Who is testing the water they drink, the fish they eat and the air they breathe? How can the vapors from the oil, especially when being burnt, and the millions of gallons of sprayed chemical dispersant not be affecting these local communities bordering the gulf?
These residents, who have for generations, created a culture and livelihood from fishing can no longer do so. This crisis is not like Katrina where the residents knew what to do afterwards- come home, clean up, and get to work. At least then they could still fish; they could still live. Now they can’t fish and since no one is testing the safety of the fish, water, and air they don’t know when, if ever, they will be able to fish again. Nor do they know the impact the chemicals and oil are having on them and their food sources. Fishing, the main and only source of income for most of the people we spoke with, is not just a source of income. It is a way for families to remember family tradition and to pass it on through generations. Fishing is an integral part of their culture and now, along with their income, a major part of their culture has been taken from them.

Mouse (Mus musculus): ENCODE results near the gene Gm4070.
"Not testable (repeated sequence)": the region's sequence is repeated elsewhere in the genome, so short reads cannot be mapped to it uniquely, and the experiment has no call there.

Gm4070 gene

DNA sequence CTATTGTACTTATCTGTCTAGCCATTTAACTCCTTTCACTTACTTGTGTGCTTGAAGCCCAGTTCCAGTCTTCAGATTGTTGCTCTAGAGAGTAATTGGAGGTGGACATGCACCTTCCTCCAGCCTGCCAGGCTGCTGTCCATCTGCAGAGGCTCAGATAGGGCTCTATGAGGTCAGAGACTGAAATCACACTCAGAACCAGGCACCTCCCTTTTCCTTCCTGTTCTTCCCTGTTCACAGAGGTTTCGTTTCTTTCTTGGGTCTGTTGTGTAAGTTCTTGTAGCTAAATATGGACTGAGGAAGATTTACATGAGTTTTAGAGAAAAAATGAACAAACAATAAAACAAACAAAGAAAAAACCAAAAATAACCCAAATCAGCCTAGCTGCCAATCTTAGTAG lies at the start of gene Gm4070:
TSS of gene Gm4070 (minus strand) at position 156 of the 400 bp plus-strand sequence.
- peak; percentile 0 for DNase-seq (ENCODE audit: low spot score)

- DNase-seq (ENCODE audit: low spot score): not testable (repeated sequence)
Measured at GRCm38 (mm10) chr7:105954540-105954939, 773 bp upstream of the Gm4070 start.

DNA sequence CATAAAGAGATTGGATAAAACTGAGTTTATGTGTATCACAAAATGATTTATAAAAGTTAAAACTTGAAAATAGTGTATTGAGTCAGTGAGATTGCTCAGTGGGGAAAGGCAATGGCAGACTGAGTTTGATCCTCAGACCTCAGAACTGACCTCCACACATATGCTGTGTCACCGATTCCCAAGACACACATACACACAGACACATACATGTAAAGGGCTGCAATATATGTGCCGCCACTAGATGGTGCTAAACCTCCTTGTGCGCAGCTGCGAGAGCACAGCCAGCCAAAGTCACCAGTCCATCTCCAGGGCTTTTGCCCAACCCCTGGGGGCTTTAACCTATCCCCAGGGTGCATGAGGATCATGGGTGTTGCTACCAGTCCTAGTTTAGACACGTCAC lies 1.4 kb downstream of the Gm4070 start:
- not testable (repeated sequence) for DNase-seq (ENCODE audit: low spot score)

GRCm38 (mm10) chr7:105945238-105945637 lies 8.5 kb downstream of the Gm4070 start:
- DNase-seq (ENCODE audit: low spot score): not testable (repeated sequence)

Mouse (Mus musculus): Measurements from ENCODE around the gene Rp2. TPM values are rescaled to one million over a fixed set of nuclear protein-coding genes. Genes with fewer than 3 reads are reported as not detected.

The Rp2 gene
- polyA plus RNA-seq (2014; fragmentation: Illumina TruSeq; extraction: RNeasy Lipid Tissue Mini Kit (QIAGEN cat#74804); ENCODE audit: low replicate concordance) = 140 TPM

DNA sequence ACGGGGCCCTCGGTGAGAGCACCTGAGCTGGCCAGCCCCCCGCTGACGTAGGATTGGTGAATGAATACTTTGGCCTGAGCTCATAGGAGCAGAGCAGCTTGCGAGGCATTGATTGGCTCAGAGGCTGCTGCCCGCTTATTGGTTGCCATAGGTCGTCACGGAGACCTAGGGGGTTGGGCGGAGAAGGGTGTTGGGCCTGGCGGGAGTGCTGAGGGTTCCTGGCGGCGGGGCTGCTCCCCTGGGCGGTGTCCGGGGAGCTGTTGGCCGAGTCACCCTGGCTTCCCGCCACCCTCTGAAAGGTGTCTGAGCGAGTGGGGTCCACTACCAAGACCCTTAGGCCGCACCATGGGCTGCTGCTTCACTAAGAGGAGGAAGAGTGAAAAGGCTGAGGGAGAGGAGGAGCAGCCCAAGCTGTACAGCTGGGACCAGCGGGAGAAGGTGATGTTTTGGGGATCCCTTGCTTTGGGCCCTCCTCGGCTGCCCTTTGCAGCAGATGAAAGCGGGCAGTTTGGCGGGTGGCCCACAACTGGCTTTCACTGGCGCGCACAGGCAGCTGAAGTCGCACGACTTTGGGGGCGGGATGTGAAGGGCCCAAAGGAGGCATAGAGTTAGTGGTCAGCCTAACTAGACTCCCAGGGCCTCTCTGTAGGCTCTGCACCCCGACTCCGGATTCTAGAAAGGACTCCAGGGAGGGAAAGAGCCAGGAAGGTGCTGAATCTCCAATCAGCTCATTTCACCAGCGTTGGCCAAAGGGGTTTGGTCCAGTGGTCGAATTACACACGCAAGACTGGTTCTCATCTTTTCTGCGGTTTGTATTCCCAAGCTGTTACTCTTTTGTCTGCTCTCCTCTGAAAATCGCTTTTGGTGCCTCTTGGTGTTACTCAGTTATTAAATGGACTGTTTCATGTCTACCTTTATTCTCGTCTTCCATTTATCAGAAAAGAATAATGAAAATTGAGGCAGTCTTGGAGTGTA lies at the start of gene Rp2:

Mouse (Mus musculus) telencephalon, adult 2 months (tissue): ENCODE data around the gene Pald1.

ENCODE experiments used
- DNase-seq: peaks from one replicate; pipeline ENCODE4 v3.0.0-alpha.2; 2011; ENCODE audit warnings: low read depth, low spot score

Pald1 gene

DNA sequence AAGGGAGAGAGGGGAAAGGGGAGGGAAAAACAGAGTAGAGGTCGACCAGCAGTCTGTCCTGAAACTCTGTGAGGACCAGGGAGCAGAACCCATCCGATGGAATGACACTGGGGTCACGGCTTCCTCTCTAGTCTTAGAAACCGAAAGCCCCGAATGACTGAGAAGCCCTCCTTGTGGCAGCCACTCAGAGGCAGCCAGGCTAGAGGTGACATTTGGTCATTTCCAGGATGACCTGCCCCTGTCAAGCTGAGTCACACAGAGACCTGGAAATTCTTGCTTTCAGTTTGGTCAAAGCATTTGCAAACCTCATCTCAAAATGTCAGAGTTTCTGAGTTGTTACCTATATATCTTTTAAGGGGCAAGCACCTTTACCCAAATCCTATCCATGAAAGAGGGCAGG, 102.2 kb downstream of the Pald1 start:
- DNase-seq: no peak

Some were initially able to find work with the oil response but since Tropical Storm Bonnie we learned that many, close to a 25% of the response workers, were laid off. Now they, along with their fishing neighbors, have to file claims with BP to sustain their income. Normally this would be the peak season for fishing in which many fishermen make their yearly income in the span of a few hard worked months. Now to file a claim they need to come up with tax and business documents for the past 3 or so years for a business that is often done on a cash and barter system. We spoke to many residents who were receiving their $5,000 a month claim from BP for the first month, then received one check for $1,000 and have not received any since then.
From what we heard through our surveys with local residents it is likely this community is being poisoned, their work has been stripped of them, and their culture drastically changed. When has the media spoken on their behalf? When is it time to question what and whom the oil spill is affecting now? When is it time to test the water the local community drinks, the air they breathe, and the food they eat? When is it enough for the media and environmental testing agencies, such as the EPA, to acknowledge the impact this spill is having on the local community? Obviously not 4.9 million gallons of crude oil and more than 1.8 million gallons of chemical dispersant dumped into in their water and air supply.